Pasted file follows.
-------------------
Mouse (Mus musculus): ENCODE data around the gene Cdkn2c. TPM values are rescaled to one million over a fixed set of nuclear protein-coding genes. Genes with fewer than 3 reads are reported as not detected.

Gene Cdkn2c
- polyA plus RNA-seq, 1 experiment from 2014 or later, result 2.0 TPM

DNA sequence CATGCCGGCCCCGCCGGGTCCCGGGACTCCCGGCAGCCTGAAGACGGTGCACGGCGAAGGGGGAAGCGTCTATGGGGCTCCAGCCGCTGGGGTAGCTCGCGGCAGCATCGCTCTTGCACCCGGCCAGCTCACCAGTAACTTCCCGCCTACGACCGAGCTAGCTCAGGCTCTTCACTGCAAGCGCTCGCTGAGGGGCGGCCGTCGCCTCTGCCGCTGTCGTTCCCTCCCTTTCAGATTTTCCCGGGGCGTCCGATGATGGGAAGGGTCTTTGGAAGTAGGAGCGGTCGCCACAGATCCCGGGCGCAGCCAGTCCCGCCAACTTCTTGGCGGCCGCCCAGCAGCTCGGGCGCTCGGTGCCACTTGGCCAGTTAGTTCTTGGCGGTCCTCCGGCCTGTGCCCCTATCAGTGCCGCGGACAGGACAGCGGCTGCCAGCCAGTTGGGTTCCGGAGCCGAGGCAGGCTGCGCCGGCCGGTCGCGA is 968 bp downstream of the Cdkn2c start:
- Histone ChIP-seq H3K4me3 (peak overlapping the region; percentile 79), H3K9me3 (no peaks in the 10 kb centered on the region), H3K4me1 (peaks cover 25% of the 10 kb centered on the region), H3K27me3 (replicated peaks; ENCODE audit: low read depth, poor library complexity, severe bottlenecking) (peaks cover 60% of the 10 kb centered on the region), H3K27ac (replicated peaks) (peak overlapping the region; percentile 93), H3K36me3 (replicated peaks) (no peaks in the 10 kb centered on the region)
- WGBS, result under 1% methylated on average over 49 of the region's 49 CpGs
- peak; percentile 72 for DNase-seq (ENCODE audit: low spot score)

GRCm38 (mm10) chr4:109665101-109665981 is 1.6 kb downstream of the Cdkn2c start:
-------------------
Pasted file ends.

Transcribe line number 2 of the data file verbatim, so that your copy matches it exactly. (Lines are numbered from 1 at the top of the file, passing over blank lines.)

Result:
Gene Cdkn2c